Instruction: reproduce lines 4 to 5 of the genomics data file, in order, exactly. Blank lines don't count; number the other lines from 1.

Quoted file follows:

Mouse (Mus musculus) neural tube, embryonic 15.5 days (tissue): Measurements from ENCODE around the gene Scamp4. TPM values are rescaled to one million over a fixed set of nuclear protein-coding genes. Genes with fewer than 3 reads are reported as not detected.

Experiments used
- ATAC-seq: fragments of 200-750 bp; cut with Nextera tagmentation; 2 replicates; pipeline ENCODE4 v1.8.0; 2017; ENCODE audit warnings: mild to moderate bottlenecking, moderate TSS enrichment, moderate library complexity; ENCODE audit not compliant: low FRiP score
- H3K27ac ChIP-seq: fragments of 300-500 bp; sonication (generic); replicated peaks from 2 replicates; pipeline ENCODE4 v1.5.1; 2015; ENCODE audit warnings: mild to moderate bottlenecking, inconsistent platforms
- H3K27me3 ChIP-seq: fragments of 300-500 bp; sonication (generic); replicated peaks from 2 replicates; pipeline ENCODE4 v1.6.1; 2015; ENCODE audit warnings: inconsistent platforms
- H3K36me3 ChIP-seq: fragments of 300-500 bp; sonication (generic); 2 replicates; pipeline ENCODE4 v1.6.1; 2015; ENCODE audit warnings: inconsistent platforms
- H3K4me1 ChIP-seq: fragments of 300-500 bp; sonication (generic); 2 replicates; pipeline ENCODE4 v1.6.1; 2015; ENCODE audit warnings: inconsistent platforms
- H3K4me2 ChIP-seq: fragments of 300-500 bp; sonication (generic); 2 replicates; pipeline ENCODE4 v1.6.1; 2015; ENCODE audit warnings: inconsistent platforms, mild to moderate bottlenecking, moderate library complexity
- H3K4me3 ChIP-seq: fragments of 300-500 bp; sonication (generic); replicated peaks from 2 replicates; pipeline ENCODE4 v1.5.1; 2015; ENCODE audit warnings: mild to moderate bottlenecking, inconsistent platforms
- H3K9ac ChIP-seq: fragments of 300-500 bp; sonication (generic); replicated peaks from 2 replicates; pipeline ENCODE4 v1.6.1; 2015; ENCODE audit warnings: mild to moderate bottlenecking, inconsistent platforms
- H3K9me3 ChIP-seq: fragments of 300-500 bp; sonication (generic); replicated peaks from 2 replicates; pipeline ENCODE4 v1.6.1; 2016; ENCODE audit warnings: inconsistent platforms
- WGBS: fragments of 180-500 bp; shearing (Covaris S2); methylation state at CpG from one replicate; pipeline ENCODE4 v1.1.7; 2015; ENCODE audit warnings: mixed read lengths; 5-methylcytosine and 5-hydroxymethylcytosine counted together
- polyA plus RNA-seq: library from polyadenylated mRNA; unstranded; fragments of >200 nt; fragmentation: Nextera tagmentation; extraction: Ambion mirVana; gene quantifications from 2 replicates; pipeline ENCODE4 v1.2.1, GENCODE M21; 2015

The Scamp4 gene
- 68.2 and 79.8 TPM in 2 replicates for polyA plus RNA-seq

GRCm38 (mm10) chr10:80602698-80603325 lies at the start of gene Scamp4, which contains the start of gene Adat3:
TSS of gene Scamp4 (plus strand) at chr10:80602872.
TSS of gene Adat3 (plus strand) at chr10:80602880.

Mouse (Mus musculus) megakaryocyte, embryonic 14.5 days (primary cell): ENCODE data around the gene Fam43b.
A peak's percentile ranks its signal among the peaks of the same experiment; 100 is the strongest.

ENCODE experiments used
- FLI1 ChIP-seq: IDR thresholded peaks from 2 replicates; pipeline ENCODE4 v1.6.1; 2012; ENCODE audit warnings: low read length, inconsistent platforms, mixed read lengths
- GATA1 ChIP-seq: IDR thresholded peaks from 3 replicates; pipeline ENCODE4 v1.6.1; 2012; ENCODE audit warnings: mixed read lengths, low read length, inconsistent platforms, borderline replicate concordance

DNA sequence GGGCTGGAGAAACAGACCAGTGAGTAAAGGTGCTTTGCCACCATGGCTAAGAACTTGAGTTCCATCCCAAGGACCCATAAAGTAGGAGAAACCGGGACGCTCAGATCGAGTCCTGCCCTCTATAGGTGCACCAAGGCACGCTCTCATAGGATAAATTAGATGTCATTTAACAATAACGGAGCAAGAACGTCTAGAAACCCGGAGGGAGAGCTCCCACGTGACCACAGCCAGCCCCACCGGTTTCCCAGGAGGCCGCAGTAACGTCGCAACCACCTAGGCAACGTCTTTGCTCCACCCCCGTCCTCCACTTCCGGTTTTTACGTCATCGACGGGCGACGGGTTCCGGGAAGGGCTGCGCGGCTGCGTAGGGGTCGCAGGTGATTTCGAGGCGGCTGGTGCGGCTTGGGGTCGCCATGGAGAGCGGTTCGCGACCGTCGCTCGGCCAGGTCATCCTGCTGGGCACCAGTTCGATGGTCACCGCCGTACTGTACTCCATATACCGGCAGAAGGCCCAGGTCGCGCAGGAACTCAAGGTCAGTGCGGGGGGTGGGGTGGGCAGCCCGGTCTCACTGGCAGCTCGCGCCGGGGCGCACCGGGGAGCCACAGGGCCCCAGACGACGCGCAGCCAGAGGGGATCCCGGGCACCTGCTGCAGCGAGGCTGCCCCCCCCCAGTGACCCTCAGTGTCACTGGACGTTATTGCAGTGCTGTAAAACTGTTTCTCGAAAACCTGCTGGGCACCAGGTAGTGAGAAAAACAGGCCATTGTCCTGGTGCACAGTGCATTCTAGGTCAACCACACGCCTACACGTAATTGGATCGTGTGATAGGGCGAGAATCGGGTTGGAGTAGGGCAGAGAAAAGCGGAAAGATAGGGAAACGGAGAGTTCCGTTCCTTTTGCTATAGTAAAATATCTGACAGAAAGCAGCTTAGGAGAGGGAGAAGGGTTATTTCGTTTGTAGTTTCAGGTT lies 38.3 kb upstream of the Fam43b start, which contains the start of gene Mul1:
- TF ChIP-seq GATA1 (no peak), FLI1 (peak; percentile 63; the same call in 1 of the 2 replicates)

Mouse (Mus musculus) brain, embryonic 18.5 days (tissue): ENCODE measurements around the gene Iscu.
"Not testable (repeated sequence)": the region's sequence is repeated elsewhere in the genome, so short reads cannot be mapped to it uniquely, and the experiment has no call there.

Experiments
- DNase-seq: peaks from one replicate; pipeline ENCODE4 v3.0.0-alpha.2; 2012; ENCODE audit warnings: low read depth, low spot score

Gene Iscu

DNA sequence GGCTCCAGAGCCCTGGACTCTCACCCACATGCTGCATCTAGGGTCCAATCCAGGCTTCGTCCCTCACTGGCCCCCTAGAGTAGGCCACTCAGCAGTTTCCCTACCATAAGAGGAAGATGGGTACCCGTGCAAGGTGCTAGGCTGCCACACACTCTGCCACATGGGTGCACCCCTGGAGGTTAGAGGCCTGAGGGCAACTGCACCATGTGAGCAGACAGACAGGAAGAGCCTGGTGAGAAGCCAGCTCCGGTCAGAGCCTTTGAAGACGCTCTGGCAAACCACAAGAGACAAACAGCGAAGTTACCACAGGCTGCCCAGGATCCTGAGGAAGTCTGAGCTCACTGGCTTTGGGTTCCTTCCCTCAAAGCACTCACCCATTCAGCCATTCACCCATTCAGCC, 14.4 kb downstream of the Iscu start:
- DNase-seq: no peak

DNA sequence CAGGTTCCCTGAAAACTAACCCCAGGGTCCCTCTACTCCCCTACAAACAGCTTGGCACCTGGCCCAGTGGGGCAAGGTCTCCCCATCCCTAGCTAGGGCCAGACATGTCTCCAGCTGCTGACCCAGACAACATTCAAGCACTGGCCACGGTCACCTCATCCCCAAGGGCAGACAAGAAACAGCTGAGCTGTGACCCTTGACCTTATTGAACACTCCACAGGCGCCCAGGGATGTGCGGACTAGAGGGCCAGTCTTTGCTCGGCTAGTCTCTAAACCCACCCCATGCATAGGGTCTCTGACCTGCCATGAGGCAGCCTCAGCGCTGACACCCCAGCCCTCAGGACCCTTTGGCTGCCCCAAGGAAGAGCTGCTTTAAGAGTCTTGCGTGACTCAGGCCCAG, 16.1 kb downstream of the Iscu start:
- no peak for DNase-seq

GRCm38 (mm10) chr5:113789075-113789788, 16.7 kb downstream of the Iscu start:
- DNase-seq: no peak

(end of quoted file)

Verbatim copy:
- H3K27ac ChIP-seq: fragments of 300-500 bp; sonication (generic); replicated peaks from 2 replicates; pipeline ENCODE4 v1.5.1; 2015; ENCODE audit warnings: mild to moderate bottlenecking, inconsistent platforms
- H3K27me3 ChIP-seq: fragments of 300-500 bp; sonication (generic); replicated peaks from 2 replicates; pipeline ENCODE4 v1.6.1; 2015; ENCODE audit warnings: inconsistent platforms